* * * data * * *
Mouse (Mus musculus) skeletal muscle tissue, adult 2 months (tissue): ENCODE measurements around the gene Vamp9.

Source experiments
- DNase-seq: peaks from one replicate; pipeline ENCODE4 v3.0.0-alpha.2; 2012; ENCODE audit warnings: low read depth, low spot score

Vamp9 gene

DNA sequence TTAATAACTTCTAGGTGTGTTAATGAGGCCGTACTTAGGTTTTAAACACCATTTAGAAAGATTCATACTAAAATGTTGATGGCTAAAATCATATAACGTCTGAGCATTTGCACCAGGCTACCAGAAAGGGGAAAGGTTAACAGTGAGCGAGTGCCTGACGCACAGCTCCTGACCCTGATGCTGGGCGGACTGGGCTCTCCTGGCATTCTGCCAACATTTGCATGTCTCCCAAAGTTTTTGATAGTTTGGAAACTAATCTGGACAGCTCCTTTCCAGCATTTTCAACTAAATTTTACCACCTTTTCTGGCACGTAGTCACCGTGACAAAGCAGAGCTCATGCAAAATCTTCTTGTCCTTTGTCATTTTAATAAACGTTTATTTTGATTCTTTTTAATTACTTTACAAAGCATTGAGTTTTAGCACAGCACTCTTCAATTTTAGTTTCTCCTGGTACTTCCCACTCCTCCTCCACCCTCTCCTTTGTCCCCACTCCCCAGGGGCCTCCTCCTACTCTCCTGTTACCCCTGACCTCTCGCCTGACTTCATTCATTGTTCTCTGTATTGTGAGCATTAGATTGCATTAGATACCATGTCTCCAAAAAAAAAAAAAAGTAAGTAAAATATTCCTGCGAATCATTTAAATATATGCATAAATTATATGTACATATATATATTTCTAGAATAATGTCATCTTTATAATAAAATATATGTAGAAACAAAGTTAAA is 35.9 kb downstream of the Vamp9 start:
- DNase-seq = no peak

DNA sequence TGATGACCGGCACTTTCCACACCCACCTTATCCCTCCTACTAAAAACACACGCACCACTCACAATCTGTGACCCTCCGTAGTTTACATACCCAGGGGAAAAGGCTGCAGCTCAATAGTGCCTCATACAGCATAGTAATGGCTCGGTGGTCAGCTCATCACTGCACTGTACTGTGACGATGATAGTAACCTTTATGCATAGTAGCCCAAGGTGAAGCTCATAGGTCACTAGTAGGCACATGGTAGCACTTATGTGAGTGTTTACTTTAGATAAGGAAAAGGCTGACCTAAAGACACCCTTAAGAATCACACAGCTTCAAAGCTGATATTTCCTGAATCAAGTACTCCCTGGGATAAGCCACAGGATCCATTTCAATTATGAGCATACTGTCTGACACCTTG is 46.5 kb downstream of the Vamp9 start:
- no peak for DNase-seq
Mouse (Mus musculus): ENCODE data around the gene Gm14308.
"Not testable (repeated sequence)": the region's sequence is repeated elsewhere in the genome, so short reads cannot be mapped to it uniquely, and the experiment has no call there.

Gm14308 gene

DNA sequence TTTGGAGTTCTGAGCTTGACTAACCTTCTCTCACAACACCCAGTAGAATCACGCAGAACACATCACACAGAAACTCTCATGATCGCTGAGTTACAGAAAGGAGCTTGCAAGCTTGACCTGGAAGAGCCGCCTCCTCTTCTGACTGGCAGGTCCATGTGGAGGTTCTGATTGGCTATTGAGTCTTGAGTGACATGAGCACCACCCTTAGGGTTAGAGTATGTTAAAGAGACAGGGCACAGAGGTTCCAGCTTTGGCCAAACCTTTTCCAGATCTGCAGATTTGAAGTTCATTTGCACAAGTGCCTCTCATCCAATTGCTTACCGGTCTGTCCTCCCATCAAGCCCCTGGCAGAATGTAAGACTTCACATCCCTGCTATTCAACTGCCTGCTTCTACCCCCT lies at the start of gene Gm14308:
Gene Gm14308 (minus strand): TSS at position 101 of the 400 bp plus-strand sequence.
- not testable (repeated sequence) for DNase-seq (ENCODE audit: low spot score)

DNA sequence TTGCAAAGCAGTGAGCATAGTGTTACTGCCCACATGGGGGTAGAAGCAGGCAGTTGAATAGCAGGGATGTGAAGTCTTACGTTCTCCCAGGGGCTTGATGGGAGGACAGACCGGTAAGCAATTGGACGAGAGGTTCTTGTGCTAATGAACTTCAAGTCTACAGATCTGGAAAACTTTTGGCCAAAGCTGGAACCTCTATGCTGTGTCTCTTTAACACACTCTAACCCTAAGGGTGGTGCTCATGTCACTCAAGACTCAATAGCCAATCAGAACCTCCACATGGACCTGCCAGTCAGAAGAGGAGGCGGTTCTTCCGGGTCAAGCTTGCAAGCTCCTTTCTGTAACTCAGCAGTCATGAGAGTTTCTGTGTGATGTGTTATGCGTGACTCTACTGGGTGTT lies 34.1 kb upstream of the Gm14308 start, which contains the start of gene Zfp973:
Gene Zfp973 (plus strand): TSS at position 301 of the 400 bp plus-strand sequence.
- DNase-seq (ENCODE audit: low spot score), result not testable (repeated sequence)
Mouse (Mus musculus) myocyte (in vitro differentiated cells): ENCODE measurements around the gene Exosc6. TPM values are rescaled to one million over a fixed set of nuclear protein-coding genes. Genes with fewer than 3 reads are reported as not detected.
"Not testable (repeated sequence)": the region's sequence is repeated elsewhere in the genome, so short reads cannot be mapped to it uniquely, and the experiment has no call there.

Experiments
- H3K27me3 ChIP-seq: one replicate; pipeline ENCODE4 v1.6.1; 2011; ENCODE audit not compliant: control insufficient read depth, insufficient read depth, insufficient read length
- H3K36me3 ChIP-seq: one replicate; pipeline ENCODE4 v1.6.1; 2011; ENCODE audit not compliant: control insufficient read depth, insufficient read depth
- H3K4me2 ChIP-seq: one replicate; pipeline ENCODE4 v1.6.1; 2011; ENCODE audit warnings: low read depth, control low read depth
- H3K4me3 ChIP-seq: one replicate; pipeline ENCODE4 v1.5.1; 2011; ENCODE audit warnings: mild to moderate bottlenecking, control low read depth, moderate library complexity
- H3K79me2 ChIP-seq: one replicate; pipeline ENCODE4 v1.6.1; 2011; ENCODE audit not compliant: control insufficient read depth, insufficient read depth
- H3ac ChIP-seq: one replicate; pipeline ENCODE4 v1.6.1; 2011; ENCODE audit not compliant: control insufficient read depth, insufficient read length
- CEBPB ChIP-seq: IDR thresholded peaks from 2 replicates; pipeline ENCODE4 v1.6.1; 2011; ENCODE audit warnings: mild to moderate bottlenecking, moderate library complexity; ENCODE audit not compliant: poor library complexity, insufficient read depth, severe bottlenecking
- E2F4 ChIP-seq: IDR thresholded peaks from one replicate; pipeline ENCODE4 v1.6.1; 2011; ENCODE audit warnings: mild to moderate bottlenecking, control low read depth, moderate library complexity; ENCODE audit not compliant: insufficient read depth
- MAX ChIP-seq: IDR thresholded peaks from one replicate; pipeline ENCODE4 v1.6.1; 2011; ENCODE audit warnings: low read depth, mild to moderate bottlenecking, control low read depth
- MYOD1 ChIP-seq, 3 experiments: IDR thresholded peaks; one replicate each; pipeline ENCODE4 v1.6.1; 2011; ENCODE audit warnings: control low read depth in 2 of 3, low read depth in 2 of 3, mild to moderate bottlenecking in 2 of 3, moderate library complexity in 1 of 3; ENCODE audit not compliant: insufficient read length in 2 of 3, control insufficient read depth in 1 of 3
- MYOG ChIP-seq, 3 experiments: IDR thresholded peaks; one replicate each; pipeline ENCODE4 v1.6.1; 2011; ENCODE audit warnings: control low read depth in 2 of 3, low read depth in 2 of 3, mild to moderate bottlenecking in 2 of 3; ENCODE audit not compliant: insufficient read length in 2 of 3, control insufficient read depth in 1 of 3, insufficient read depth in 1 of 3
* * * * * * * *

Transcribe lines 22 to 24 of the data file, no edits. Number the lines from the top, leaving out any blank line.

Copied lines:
- H3K36me3 ChIP-seq: one replicate; pipeline ENCODE4 v1.6.1; 2011; ENCODE audit not compliant: control insufficient read depth, insufficient read depth
- H3K4me2 ChIP-seq: one replicate; pipeline ENCODE4 v1.6.1; 2011; ENCODE audit warnings: low read depth, control low read depth
- H3K4me3 ChIP-seq: one replicate; pipeline ENCODE4 v1.5.1; 2011; ENCODE audit warnings: mild to moderate bottlenecking, control low read depth, moderate library complexity